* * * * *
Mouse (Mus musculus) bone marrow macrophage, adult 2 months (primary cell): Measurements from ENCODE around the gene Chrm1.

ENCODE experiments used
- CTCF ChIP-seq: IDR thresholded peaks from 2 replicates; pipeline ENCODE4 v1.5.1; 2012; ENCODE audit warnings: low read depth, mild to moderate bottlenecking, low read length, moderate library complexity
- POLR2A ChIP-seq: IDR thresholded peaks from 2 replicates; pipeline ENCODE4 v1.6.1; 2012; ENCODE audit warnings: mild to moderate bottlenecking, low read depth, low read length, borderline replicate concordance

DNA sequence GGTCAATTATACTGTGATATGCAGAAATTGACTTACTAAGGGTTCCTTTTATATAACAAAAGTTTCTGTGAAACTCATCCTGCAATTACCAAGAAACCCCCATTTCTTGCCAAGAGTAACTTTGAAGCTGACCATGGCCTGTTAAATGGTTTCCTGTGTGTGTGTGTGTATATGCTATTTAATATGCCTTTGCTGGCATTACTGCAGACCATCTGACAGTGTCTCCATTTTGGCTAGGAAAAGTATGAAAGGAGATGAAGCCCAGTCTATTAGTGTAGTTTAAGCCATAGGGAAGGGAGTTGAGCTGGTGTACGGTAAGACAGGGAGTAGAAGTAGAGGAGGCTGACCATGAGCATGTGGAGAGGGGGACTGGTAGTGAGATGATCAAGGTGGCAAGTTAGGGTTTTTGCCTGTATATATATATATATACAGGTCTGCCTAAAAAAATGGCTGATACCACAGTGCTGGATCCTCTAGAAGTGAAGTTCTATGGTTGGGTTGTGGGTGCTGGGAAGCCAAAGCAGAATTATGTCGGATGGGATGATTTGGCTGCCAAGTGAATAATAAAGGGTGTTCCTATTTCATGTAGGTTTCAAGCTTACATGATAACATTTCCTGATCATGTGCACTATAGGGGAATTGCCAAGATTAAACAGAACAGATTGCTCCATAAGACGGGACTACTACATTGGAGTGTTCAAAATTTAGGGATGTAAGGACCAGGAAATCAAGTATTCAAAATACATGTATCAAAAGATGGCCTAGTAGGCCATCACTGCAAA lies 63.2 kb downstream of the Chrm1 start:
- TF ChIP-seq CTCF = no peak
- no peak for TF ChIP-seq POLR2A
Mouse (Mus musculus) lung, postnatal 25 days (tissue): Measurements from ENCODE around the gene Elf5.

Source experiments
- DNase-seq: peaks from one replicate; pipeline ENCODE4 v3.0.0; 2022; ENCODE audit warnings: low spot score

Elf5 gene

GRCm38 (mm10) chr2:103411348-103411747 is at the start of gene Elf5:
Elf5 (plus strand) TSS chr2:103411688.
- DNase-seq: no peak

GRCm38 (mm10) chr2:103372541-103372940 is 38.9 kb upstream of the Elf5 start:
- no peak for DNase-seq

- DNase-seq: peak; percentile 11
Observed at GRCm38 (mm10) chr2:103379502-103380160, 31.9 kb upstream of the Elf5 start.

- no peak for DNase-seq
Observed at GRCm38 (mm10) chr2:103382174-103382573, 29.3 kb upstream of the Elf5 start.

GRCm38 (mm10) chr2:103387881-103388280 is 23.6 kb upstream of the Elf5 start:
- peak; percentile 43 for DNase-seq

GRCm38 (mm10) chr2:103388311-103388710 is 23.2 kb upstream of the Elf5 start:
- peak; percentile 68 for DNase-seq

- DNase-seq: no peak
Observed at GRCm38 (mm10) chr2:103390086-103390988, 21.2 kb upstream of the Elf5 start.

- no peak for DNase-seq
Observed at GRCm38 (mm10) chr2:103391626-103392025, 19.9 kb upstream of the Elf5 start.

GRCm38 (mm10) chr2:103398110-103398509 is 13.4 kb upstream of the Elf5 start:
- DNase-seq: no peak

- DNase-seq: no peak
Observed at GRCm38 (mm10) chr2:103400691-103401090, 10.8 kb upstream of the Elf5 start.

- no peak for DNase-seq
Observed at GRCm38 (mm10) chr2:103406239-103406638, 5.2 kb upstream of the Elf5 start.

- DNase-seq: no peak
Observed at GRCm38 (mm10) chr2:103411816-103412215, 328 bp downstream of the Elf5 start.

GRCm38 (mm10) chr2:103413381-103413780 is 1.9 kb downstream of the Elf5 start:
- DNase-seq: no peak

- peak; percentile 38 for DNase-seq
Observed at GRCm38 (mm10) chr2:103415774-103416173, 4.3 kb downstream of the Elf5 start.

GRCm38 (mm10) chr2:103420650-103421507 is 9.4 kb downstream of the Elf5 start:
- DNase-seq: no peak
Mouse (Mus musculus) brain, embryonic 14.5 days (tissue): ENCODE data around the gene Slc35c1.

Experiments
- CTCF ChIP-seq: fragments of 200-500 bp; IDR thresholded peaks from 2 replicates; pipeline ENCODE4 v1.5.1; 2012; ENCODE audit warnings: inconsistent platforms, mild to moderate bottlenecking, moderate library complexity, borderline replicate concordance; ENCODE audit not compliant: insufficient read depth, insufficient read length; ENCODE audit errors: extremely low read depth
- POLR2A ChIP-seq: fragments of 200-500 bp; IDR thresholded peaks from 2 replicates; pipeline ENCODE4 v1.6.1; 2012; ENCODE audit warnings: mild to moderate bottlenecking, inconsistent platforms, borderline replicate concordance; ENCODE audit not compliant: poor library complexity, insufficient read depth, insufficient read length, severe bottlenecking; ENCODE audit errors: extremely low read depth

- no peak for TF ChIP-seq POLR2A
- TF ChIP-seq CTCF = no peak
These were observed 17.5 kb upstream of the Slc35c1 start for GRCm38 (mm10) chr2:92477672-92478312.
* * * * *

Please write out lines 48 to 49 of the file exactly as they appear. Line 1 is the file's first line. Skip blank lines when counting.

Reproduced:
- TF ChIP-seq CTCF = no peak
These were observed 17.5 kb upstream of the Slc35c1 start for GRCm38 (mm10) chr2:92477672-92478312.